Sawtell caught out by fielding
IF there's one problem uniting every first grade cricket team right now, it's the inability to hold catches.
Diggers boss Steve Meakins was lamenting the problem last week and after Saturday's trip to Dorrigo, Sawtell captain Ben Andrews was singing from a similar hymn sheet.
“The reason is probably the lack of match practice during the big wet,” Andrews said.
“Everybody has been having similar problems but it will get better.
“Dorrigo had a very good batting wicket and there were plenty of runs in it, but if we hadn't dropped so many they mightn't have felt so happy about getting to 149.”
Andrews and Dave Angus did the lion's share of the bowling in oppressive conditions, with a slight breeze making the afternoon bearable.
Sawtell had to face 22 overs before stumps and the wheels came off early when Glen Johnson and Chris Neal were presented with the umpire's raised finger with less than double figures on the board.
“That wasn't the best for us but we consolidated a little with the next pair in. But to be honest it's a 50-50 proposition going forward from here,” Andrews said.
“We're still a hundred or so behind and there's a bit of work to be done.”
Back in Coffs Harbour, the matches being played side-by-side at Coffs Coast Sports and Leisure Park will take some sorting out.
A robust 81 from Bellingen teenager Julian Hulbert in the total of 154 gave the host side plenty to cheer about, especially when it had Diggers under the pump at 4-100 by the end of the day.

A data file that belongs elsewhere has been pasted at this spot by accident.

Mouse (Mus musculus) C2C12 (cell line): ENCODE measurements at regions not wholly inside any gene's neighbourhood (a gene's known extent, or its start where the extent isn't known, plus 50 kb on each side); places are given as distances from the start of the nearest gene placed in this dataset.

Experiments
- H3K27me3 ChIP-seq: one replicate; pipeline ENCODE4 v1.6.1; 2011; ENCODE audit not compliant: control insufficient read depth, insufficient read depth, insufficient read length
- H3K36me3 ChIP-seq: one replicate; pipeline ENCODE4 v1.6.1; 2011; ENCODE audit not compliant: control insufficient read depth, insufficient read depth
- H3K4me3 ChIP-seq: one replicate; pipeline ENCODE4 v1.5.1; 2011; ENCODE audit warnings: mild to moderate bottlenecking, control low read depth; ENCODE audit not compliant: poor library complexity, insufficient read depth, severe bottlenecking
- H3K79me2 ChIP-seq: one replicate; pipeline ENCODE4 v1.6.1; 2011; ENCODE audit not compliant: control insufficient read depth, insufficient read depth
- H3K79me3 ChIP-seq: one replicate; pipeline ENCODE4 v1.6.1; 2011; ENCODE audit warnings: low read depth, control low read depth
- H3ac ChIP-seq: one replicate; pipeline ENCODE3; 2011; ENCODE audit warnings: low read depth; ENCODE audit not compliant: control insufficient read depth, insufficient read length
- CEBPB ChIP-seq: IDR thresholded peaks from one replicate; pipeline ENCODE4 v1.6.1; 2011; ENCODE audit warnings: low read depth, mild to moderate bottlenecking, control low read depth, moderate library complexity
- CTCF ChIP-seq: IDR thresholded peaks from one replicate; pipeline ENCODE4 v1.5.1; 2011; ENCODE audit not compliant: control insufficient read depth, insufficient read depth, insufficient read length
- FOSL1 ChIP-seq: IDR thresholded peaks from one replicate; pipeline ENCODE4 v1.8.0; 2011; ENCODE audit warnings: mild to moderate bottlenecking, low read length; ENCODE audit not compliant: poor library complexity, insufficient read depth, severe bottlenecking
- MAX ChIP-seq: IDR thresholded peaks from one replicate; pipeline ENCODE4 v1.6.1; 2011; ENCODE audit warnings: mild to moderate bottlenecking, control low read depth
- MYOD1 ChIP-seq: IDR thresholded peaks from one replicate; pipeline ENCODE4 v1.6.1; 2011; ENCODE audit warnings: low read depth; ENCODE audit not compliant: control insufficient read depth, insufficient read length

But it still has to get rid of Kesby and Lollback before they can build an innings and must plot some method of taming specialist batsmen Meakins and Szumowski when they stride to the middle.
Otherwise, its good work will swiftly unravel.
A similar problem is facing Coffs Tigers and although they had a superb end to the day, reducing Colts to 7-88, the inability to break through for those final three wickets has turned the match into a guessing game.
Colts won the toss and would almost certainly have taken first strike had not a re-shuffle of the batting order been necessary, due to late arrivals.
So Tigers headed out to do the business and made a tentative start, losing Squires, Smith and Henderson to be 3-27 and in need of some salvation.
“We had a poor start to lose those crucial wickets early but found runs in the middle order,” Tigers captain Kyle Paterson said.
“Nic Rowe was first to get us on the way but with a fine innings from Matt Secomb it took the game away from Colts and helped us along.”
Tigers were all out for 145, with Trent Statham claiming 4-28 from his nine overs.
However, it was fellow young gun Nic Rowe who turned the game when the sides switched over.
Kieran Hogan took out Manz and Parmenter before Rowe breezed through the rest of the line-up, ending with 4-6 from his 12 overs, including an astonishing seven maidens.